Scalable, flexible, and adaptable operational capabilities are included in the NRF guiding principles.
The National Response Framework (NRF) is a complex and comprehensive guide for how the United States responds to all types of disasters and emergencies. It includes a number of guiding principles that are intended to ensure that the response to an incident is effective, efficient, and coordinated.
Some of the key guiding principles of the NRF include:
- Scalability: The NRF is designed to be scalable, meaning that it can be adjusted to meet the needs of incidents of all sizes and complexities. This allows it to be used to respond to a wide range of incidents, from small, local emergencies to large-scale disasters.
- Flexibility: The NRF is also designed to be flexible, meaning that it can be adapted to meet the specific needs of an incident. This allows it to be used to respond to a wide range of incidents, regardless of their nature or location.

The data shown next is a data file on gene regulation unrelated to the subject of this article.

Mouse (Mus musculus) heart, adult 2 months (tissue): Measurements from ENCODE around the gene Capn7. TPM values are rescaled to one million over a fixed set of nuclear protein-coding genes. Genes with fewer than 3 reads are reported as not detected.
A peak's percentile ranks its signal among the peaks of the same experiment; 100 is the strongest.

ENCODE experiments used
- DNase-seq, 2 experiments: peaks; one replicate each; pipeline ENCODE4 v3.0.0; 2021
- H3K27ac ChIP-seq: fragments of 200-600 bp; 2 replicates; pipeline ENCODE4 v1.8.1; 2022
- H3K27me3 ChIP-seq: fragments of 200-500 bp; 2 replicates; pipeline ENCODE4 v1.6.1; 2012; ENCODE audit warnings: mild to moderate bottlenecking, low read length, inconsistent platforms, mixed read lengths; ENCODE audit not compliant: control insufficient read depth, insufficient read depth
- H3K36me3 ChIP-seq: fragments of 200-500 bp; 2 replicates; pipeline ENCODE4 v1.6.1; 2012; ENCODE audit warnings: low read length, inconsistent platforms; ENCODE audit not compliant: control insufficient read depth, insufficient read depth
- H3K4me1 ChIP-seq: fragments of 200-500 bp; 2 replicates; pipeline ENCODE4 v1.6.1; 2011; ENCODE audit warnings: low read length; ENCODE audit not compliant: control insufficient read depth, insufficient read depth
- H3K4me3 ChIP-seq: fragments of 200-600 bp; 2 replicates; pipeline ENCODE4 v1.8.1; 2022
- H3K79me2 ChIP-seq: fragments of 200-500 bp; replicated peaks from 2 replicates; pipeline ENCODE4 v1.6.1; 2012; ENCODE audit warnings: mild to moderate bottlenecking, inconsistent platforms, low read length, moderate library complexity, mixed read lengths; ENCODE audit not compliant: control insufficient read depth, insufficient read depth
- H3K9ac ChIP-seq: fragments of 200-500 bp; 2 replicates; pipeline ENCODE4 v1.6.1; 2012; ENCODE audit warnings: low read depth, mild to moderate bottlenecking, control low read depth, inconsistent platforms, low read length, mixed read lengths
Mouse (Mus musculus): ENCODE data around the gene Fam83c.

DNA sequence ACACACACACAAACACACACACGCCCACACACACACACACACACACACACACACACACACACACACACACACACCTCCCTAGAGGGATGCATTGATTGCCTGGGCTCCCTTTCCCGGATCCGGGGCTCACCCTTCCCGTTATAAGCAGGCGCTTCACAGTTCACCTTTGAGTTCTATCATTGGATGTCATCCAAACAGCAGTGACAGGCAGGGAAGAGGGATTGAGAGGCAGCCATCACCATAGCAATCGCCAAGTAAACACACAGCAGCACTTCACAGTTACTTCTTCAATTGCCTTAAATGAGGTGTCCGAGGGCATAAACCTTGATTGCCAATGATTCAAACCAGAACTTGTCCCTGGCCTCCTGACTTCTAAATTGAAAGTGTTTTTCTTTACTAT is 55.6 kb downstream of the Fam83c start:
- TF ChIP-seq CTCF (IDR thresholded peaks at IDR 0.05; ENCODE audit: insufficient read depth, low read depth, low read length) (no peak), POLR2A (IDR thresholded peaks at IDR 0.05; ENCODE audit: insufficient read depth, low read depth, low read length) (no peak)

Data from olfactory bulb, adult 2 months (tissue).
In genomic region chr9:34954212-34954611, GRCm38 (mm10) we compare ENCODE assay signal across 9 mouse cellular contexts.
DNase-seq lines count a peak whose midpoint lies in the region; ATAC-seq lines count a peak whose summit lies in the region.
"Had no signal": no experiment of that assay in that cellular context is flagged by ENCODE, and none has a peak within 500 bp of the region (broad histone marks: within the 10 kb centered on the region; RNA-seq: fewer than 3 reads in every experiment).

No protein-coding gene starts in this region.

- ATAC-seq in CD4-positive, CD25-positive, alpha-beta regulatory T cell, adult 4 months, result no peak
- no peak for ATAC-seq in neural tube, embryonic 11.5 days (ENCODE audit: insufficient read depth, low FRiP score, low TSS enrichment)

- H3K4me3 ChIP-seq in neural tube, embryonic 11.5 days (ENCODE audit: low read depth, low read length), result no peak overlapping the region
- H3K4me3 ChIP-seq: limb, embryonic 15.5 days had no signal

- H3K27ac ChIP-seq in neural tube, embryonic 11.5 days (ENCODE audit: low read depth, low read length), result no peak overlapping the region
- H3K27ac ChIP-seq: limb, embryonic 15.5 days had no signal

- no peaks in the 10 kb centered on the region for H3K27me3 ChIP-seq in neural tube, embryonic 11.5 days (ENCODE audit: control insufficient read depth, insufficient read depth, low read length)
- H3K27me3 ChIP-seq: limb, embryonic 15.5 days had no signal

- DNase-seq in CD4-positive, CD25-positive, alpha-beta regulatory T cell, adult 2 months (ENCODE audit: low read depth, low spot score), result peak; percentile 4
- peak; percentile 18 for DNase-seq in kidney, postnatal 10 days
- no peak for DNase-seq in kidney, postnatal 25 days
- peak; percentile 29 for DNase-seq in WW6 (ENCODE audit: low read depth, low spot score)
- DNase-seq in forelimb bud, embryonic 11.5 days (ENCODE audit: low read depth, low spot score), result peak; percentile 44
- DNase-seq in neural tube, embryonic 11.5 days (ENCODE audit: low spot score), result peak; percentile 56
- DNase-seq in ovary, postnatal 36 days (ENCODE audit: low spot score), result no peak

- Adaptability: The NRF is intended to be adaptable, meaning that it can be modified as needed to meet the changing needs of an incident. This allows it to be used to respond to a wide range of incidents, regardless of their nature or location.
Overall, the NRF is intended to ensure that the United States has the capacity to respond effectively to any incident, while also allowing local and tribal authorities to maintain control over the response efforts in their jurisdictions. It is based on the principle that effective partnerships are essential to successful incident management, and that all elements of the whole community should be engaged in the response effort.